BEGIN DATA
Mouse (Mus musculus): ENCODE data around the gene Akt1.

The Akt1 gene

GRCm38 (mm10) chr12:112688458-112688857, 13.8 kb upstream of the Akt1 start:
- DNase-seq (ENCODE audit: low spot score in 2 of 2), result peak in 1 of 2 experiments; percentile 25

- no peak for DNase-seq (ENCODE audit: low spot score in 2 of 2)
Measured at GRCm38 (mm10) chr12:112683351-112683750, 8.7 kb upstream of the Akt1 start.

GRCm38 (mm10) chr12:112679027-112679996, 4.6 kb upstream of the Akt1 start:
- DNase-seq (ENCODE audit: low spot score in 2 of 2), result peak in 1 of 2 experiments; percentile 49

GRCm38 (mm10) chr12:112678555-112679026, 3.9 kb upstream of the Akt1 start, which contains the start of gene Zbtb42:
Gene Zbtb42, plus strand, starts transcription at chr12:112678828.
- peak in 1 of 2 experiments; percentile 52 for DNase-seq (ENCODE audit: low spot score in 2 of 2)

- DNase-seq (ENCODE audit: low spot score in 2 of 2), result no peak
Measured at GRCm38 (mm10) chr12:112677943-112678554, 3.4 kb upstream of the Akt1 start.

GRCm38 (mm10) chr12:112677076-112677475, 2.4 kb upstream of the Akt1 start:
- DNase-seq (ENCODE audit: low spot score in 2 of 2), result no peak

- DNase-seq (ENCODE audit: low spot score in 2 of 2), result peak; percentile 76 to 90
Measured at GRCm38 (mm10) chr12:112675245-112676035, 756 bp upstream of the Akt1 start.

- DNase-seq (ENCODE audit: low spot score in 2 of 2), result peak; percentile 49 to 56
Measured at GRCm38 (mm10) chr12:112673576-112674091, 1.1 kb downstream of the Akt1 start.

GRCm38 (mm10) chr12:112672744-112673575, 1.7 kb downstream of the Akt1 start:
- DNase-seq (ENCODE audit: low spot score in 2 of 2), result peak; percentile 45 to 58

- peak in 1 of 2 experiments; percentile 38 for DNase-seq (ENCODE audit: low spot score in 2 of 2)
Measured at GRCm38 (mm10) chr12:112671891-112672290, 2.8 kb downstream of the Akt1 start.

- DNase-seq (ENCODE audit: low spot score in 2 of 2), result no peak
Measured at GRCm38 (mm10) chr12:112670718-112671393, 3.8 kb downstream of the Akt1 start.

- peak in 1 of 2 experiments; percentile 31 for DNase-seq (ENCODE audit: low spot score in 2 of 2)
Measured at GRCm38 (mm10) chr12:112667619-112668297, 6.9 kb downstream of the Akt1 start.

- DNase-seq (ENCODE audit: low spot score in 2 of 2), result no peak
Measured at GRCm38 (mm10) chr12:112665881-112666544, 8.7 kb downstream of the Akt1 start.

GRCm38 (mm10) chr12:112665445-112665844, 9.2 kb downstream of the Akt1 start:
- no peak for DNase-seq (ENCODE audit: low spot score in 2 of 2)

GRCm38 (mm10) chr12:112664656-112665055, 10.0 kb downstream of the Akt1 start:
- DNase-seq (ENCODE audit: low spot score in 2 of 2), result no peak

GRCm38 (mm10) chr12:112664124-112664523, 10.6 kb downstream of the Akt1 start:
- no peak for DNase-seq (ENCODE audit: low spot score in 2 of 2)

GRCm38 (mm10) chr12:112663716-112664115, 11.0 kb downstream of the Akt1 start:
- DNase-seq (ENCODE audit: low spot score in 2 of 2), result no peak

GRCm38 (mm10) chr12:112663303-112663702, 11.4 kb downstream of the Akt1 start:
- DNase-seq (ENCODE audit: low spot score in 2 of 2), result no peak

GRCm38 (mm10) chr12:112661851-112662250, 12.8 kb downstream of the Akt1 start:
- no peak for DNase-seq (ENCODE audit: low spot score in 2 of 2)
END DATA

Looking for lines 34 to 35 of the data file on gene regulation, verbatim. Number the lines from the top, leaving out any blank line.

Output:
GRCm38 (mm10) chr12:112664124-112664523, 10.6 kb downstream of the Akt1 start:
- no peak for DNase-seq (ENCODE audit: low spot score in 2 of 2)